Edin Hasanovic portrays Tjaden Stackfleet in "All Quiet on the Western Front." (Courtesy of Netflix © 2023)
As a Catholic sister, I have a profound yearning to live from a place of integrity and a heightened awareness of my failure to do so. I know I'm not alone in this gnawing sense of "dis-ease" about my place in a patchwork of broken systems and untenable realities. This nagging sense of dis-ease that's grown in me over the last several years is something I've seen take root among my friends, my family, my congregation and in society.
The kind of dis-ease I'm talking about can feel hard to pin down. For example, in early 2020, I remember the discomfort and shame compounding my efforts to process the new reality of a global pandemic. "Essential workers" were expected to risk their lives for poverty wages to enable others — specifically, me — to remain securely isolated and comfortable. My vows profess a desire to live simply, in solidarity and in service, but the privilege of my class, race and socioeconomic status mean that I inadvertently benefit from the adversity of others.
Sickening realities like these affect us and can injure the conscience of someone who cares —particularly as we recognize our own contribution to the situation. Martin Luther King Jr. observed that "We are caught in an inescapable network of mutuality, tied in a single garment of destiny." The idea of well-being is, after all, so much more than physical and mental health. It reflects the challenging complexities of being human. Discerning whether the feelings of dis-ease grow from within me or are triggered by external factors is usually nearly impossible. Fortunately, the mental health field is finally beginning to embrace the complexities of human well-being — and we're learning more about these so-called "soul wounds."
A specific kind of trauma arises when we face situations that deeply violate our conscience or threaten core values. Parker Palmer, founder of the Center for Courage and Renewal, calls the disconnect a "tragic gap" between how things should be and how they are. The term "moral injury" has taken hold among researchers and institutions in the United States exploring the phenomenon. According to Dr. Jonathan Shay, who coined the term in the 1990s, it often "arises when one knows the right thing to do, but constraints make it nearly impossible to pursue the right course of action." As I learn about this concept, described as an "invisible epidemic" by Elizabeth Svoboda, I'm gaining vocabulary to describe the dis-ease that I’m experiencing and seeing in others.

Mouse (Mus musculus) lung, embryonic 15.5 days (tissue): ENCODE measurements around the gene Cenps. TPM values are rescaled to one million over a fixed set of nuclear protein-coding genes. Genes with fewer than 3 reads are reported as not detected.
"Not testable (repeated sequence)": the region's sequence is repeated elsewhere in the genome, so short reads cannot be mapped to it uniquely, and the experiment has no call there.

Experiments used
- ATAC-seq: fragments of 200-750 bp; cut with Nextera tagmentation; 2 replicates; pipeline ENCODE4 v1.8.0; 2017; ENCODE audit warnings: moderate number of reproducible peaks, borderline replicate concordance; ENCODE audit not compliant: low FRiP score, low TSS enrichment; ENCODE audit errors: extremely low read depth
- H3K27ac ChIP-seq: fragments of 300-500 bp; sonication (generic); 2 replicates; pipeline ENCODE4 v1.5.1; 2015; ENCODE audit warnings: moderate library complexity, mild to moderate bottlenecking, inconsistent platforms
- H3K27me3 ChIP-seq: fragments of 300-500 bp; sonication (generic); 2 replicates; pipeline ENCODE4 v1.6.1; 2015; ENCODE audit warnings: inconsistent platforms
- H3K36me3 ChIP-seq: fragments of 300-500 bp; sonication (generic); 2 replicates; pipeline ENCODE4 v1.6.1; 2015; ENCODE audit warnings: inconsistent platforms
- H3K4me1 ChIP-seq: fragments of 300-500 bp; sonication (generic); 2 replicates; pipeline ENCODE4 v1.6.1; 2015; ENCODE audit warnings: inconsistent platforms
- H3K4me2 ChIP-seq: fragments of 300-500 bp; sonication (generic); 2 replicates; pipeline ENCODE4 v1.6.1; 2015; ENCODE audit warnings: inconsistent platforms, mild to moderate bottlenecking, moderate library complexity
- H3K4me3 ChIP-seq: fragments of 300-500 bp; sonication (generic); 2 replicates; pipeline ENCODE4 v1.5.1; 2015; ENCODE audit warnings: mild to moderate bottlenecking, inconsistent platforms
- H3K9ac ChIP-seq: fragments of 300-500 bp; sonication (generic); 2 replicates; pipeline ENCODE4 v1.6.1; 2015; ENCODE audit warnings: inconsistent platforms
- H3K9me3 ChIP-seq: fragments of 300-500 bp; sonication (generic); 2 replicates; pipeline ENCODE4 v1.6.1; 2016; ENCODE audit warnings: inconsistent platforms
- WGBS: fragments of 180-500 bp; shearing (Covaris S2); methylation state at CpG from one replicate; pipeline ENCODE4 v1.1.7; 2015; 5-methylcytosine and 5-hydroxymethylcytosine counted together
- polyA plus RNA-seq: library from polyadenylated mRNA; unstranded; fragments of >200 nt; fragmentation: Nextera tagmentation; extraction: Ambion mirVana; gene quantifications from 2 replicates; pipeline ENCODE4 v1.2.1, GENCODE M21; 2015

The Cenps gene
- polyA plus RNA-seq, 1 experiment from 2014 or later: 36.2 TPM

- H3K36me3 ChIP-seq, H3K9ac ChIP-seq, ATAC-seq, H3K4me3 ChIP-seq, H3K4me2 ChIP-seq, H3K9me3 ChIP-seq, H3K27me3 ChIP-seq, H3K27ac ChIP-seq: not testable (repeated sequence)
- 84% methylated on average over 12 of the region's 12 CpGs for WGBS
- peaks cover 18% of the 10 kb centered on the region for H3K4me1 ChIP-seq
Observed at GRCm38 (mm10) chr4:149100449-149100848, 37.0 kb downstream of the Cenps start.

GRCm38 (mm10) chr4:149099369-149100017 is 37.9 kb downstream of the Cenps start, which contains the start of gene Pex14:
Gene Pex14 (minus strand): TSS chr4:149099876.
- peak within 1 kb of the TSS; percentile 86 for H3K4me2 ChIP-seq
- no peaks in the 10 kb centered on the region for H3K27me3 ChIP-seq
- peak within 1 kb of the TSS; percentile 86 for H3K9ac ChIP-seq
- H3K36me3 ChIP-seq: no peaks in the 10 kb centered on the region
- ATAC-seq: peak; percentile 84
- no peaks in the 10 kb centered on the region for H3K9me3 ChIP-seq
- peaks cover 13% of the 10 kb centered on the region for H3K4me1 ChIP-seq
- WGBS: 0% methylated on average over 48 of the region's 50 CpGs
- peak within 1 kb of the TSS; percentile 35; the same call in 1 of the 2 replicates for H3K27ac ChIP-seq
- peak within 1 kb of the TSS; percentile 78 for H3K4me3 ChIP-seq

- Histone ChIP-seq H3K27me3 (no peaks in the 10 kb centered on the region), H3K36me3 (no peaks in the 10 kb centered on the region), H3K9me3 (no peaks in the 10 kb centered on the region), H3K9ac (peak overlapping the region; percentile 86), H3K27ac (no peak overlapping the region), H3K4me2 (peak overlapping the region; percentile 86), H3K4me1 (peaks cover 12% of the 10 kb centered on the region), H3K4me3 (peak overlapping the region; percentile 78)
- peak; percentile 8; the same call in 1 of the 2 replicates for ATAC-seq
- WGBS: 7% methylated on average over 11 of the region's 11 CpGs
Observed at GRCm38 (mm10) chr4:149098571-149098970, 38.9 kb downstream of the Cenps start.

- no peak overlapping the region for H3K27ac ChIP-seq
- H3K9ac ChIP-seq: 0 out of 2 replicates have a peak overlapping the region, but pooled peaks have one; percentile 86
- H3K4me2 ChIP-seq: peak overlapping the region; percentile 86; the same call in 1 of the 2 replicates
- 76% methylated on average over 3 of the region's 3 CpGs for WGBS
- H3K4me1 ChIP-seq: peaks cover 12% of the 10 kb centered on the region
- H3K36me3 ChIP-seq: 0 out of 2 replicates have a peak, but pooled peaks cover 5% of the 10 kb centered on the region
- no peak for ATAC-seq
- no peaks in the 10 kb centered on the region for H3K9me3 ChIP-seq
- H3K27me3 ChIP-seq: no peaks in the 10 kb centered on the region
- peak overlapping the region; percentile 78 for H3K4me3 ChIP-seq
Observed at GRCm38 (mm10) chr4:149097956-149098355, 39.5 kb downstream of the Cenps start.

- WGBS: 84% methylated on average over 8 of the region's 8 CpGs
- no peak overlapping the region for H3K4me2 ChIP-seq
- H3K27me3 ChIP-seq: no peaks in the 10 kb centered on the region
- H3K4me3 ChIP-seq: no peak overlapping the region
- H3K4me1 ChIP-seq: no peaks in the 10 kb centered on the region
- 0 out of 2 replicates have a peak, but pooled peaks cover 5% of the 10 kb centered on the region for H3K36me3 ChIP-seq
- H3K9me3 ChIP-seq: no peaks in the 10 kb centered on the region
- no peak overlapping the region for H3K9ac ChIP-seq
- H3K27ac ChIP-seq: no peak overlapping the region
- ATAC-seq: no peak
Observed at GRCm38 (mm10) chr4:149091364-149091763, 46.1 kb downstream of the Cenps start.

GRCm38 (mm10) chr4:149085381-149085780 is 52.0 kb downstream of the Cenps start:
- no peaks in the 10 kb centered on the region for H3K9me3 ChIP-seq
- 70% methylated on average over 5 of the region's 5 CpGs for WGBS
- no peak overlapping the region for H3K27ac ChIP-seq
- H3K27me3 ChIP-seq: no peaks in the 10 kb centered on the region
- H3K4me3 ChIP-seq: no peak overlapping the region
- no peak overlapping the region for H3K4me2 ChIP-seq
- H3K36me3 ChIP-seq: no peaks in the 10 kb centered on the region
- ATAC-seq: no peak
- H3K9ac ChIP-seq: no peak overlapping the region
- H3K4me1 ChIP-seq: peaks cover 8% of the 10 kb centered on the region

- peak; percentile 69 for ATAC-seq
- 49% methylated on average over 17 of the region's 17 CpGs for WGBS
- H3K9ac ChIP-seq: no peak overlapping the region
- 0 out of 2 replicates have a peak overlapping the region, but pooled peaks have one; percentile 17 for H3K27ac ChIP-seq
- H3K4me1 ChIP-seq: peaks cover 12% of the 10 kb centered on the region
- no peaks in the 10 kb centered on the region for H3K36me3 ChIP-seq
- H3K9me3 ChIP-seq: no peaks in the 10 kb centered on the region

A registered nurse in Little Rock, Ark., checks on a COVID-19 patient at the University of Arkansas for Medical Sciences Aug. 16, 2021. (CNS/Reuters/Shannon Stapleton)
I first heard the term in 2015 at a workshop about returning veterans and the challenge of reintegrating after war. All Quiet on the Western Front, the 2022 movie version of Erich Maria Remarque's 1928 World War I novel, brutally reminds us why the experience of war ravages not only the bodies, but the souls of individual soldiers. Research confirms that situations other than war can cause moral injury.
In 2020 the concept entered the collective psyche, applied to the experience of health care workers serving COVID patients. Doctors, nurses and other health care providers often approach their jobs as a vocation, a call to serve. When the lack of resources at the start of the pandemic prevented them from fulfilling their role, people died as they watched. Unnecessary shortages, partisan politics and conspiracy theories actively worked against their grueling efforts to serve.
Moral injury is also being connected to social workers, another career rooted in service to people experiencing poverty, physical or mental health struggles, or tragic life events. Their service is compromised by factors beyond their control: a social safety net that's notoriously under-resourced and societal dynamics stacked against the vulnerable.